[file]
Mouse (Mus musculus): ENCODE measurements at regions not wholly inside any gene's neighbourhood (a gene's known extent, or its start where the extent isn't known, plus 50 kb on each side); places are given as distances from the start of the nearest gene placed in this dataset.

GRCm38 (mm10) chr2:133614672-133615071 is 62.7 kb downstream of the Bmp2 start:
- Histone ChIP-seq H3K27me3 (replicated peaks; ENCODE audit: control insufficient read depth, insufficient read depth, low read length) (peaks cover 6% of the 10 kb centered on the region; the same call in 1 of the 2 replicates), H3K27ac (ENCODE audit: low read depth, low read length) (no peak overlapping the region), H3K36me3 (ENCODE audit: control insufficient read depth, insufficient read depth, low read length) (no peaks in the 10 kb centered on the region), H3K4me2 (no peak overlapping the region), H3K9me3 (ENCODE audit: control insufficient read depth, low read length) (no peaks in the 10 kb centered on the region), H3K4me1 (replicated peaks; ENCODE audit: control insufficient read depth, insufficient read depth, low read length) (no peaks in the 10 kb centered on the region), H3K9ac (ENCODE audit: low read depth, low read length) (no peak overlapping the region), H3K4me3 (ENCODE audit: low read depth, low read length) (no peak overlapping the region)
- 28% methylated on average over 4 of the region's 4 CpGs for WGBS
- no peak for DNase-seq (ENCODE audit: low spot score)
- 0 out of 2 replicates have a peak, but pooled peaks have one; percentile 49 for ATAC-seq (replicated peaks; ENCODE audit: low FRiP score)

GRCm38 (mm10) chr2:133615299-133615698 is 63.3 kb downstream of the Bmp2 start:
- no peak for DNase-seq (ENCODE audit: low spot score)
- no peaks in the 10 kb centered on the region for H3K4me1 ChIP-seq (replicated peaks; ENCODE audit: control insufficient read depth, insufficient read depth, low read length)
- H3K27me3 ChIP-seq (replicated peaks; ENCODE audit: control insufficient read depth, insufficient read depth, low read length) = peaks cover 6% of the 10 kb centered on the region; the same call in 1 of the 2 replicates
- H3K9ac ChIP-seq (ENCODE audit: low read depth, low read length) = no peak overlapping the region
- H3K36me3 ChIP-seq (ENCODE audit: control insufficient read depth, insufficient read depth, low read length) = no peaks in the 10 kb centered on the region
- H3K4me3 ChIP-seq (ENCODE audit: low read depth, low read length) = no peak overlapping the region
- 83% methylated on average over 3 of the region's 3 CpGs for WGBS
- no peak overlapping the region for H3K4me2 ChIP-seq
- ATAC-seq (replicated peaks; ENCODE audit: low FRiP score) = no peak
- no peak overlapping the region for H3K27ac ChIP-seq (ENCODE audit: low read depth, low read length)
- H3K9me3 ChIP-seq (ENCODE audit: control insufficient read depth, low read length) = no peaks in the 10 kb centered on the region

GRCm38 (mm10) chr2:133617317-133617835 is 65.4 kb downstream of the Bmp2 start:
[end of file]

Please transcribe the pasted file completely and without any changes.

Mouse (Mus musculus): ENCODE measurements at regions not wholly inside any gene's neighbourhood (a gene's known extent, or its start where the extent isn't known, plus 50 kb on each side); places are given as distances from the start of the nearest gene placed in this dataset.

GRCm38 (mm10) chr2:133614672-133615071 is 62.7 kb downstream of the Bmp2 start:
- Histone ChIP-seq H3K27me3 (replicated peaks; ENCODE audit: control insufficient read depth, insufficient read depth, low read length) (peaks cover 6% of the 10 kb centered on the region; the same call in 1 of the 2 replicates), H3K27ac (ENCODE audit: low read depth, low read length) (no peak overlapping the region), H3K36me3 (ENCODE audit: control insufficient read depth, insufficient read depth, low read length) (no peaks in the 10 kb centered on the region), H3K4me2 (no peak overlapping the region), H3K9me3 (ENCODE audit: control insufficient read depth, low read length) (no peaks in the 10 kb centered on the region), H3K4me1 (replicated peaks; ENCODE audit: control insufficient read depth, insufficient read depth, low read length) (no peaks in the 10 kb centered on the region), H3K9ac (ENCODE audit: low read depth, low read length) (no peak overlapping the region), H3K4me3 (ENCODE audit: low read depth, low read length) (no peak overlapping the region)
- 28% methylated on average over 4 of the region's 4 CpGs for WGBS
- no peak for DNase-seq (ENCODE audit: low spot score)
- 0 out of 2 replicates have a peak, but pooled peaks have one; percentile 49 for ATAC-seq (replicated peaks; ENCODE audit: low FRiP score)

GRCm38 (mm10) chr2:133615299-133615698 is 63.3 kb downstream of the Bmp2 start:
- no peak for DNase-seq (ENCODE audit: low spot score)
- no peaks in the 10 kb centered on the region for H3K4me1 ChIP-seq (replicated peaks; ENCODE audit: control insufficient read depth, insufficient read depth, low read length)
- H3K27me3 ChIP-seq (replicated peaks; ENCODE audit: control insufficient read depth, insufficient read depth, low read length) = peaks cover 6% of the 10 kb centered on the region; the same call in 1 of the 2 replicates
- H3K9ac ChIP-seq (ENCODE audit: low read depth, low read length) = no peak overlapping the region
- H3K36me3 ChIP-seq (ENCODE audit: control insufficient read depth, insufficient read depth, low read length) = no peaks in the 10 kb centered on the region
- H3K4me3 ChIP-seq (ENCODE audit: low read depth, low read length) = no peak overlapping the region
- 83% methylated on average over 3 of the region's 3 CpGs for WGBS
- no peak overlapping the region for H3K4me2 ChIP-seq
- ATAC-seq (replicated peaks; ENCODE audit: low FRiP score) = no peak
- no peak overlapping the region for H3K27ac ChIP-seq (ENCODE audit: low read depth, low read length)
- H3K9me3 ChIP-seq (ENCODE audit: control insufficient read depth, low read length) = no peaks in the 10 kb centered on the region

GRCm38 (mm10) chr2:133617317-133617835 is 65.4 kb downstream of the Bmp2 start: